Former CB and ABC reporter. Been at CNN for a number of months.
Growing up in a quiet, snowy suburb of Toronto, there was a TV show I used to watch after school. It was called Romper Room. It was your run-of-the-mill children’s show, with a sweet, motherly figure named Miss Fran who used to sing songs and play games with a group of kids.
It was fun. It was wholesome. And for a kid like me, who grew up with a weird sounding name, it was a traumatic experience.
You see, at the end of each show, Miss Fran would look into a big make-believe Magic Mirror, stare into the camera lens, and pretend she could see all the kids watching at home. One by one, she’d say their names.
“I can see Billy, and Steven, and Jeannette, and …”
A screen grab from the television series “Romper Room.” The show was first produced in the United States, and later licensed for local production in non-US markets.
Sometimes, at school the next day, my friends would talk about how Miss Fran saw them. For a shy, nerdy kid in public school, it was the ultimate mark of coolness.
I tuned in every day, hoping she’d see me. I just knew she would. After all, she’d already seen my friends Michael and John. It was only a matter of time before she saw me, right? I didn’t know anything about TV production or scripts or ratings back then. All I knew was that I desperately wanted Miss Fran to see me.
She never did.
I waited for months. She saw Michael and John a few times, Andrew, Donnie, Sandra and Clinton. She saw Jose, Patricia, Alex, and Phillip. But she never saw Satinder, Gunpreet, or Priya. And there was never –- ever -– a Muhammad.
It broke my little heart. I went to the same school, lived on the same street, wore the same jeans, and played street hockey just like everyone else. So how come she never saw me?Muhammad has been said to be the most common name in the world, but in America, it’s arguably the most difficult to have.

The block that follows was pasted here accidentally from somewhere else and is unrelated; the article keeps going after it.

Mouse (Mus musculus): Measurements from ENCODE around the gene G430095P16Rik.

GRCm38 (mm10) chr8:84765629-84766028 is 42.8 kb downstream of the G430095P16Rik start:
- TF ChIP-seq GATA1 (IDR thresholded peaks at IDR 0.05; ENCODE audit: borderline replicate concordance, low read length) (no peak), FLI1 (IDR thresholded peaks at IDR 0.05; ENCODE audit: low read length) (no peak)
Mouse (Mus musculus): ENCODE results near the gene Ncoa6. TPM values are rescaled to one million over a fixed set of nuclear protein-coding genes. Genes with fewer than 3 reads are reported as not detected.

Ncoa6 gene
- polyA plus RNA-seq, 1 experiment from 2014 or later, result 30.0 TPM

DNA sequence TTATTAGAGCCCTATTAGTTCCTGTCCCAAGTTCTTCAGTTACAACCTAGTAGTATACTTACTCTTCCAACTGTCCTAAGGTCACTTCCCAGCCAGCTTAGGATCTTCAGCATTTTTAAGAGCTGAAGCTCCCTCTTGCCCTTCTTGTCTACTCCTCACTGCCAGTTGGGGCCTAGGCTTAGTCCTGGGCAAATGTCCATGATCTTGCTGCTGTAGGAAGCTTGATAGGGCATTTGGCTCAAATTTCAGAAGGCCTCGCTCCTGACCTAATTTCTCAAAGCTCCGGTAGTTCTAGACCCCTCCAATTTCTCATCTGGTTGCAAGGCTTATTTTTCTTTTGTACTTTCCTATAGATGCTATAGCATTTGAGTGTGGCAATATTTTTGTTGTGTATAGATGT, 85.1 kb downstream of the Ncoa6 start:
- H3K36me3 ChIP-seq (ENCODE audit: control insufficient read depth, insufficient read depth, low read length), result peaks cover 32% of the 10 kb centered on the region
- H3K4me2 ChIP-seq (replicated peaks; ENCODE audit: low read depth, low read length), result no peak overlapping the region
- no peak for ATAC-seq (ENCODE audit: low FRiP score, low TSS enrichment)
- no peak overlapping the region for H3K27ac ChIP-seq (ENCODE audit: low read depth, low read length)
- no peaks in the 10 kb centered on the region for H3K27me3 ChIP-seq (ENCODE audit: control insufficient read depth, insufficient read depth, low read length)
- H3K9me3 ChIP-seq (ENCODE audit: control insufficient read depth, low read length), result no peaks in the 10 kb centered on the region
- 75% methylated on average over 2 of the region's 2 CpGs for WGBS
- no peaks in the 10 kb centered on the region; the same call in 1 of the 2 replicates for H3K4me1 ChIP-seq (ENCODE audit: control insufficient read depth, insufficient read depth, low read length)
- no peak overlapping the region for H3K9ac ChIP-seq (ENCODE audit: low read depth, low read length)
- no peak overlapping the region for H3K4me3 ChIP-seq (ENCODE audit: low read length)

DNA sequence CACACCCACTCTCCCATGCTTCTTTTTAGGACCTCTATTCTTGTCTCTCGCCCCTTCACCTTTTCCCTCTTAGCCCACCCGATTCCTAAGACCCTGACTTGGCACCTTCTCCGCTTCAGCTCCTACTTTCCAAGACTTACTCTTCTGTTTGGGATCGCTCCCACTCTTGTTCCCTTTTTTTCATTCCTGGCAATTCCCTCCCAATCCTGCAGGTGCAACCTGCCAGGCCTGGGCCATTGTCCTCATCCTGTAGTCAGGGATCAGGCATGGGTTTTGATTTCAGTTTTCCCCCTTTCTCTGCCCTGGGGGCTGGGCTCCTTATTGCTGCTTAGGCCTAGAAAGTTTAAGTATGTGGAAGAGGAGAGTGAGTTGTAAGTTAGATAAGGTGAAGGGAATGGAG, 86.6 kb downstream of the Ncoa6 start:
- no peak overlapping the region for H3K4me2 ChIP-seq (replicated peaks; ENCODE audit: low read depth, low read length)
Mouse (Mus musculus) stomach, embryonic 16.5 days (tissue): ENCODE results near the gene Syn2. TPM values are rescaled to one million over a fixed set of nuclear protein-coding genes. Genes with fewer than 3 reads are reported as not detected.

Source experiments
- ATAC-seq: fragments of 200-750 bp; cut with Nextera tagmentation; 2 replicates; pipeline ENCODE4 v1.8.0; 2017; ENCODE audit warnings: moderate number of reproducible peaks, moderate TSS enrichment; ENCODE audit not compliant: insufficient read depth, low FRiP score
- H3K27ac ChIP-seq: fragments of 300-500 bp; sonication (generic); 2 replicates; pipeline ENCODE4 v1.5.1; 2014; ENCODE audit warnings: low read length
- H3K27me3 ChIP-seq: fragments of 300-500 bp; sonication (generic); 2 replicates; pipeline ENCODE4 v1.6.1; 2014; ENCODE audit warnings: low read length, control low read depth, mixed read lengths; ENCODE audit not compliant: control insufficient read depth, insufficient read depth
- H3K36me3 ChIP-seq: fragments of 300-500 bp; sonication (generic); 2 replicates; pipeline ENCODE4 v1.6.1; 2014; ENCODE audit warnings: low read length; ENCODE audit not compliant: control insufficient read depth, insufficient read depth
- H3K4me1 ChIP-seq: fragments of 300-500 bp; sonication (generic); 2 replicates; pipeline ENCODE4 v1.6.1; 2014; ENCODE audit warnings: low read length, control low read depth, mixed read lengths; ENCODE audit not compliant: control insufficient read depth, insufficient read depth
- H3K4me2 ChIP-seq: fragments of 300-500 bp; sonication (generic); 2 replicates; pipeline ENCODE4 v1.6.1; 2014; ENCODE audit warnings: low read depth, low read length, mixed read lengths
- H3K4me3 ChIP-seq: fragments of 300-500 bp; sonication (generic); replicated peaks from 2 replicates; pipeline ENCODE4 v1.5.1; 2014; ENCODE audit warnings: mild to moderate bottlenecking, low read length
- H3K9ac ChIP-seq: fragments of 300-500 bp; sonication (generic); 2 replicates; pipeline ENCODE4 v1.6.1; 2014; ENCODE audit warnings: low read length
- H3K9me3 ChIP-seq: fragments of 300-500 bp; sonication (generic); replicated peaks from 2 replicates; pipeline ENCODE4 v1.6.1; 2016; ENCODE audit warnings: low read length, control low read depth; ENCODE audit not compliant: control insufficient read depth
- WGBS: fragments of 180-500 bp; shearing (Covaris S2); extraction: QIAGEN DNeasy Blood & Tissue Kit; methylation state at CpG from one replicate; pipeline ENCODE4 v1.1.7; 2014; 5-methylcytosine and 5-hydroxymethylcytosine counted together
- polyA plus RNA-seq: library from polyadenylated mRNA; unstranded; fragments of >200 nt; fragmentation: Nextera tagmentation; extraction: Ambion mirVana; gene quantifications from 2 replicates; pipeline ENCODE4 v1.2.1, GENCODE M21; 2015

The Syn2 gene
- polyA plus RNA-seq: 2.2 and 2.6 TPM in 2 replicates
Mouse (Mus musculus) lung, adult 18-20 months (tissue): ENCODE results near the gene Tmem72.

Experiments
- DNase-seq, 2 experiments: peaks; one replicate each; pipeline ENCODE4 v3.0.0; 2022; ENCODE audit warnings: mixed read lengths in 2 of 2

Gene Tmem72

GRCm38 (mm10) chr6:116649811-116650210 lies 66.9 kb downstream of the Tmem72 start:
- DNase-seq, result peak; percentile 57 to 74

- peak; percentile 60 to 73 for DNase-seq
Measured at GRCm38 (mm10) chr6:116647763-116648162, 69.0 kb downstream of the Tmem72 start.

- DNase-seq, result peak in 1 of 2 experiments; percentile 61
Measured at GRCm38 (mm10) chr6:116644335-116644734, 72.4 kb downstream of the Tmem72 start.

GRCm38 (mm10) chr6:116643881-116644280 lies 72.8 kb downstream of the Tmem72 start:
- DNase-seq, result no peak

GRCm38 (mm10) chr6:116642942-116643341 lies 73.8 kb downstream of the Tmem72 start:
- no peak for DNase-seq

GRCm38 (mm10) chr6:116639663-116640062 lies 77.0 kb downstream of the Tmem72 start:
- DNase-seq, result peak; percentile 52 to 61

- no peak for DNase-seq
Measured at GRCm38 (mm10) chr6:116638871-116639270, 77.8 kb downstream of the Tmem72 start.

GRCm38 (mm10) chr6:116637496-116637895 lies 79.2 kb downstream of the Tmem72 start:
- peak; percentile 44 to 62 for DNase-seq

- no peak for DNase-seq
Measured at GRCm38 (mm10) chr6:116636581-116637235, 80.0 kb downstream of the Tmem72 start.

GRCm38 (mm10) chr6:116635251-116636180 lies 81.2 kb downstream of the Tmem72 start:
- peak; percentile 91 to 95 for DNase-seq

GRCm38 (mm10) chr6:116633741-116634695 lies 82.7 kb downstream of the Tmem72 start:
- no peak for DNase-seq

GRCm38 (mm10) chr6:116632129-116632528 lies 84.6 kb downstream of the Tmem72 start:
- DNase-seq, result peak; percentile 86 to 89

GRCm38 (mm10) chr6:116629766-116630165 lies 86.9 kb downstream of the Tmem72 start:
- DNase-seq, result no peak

Muhammad Lila is a correspondent. He specializes in creating multi-platform content, often from hostile environments.
It’s ironic. Muhammad has said to be the most common name in the world, but in America, it’s arguably the most difficult to have. It’s not like an Ali or an Omar. With Muhammad, there’s no ambiguity – and there’s nowhere to hide. You’re forced to wear you religion on your sleeve, or in this case, your name badge. It screams “Hey, this guy is Muslim.”
“He’s one of them.”
We live in a time when Islamophobia is at an all-time high. Muslims have been attacked just for looking “different.” Mosques are vandalized. Hijabs have been pulled off. In Canada, someone recently left a severed pig’s head outside a mosque, with a card attached saying “Bon Appetit.”
Often, the discrimination is even more subtle.
I’ve spent the last several years as a correspondent, reporting from the front lines of some of the world’s biggest conflicts. I’ve been ambushed by the Taliban, held at gunpoint in Ukraine, and surrounded by armed thugs in Egypt. I’ve risked my life to show the world the dangers of radicalism, of all shades and religions. I do it because of my firm belief that storytelling has the power to change the world.
I’ve risked my life to show the world the dangers of radicalism, of all shades and religions. I do it because of my firm belief that storytelling has the power to change the world.
In 2015, following the crash of Air Asia Flight 8501, Muhammad Lila was the only US broadcast network correspondent to gain access to the US Navy ships searching for survivors. In this photo, he and producer Matthew McGarry survey the debris from above.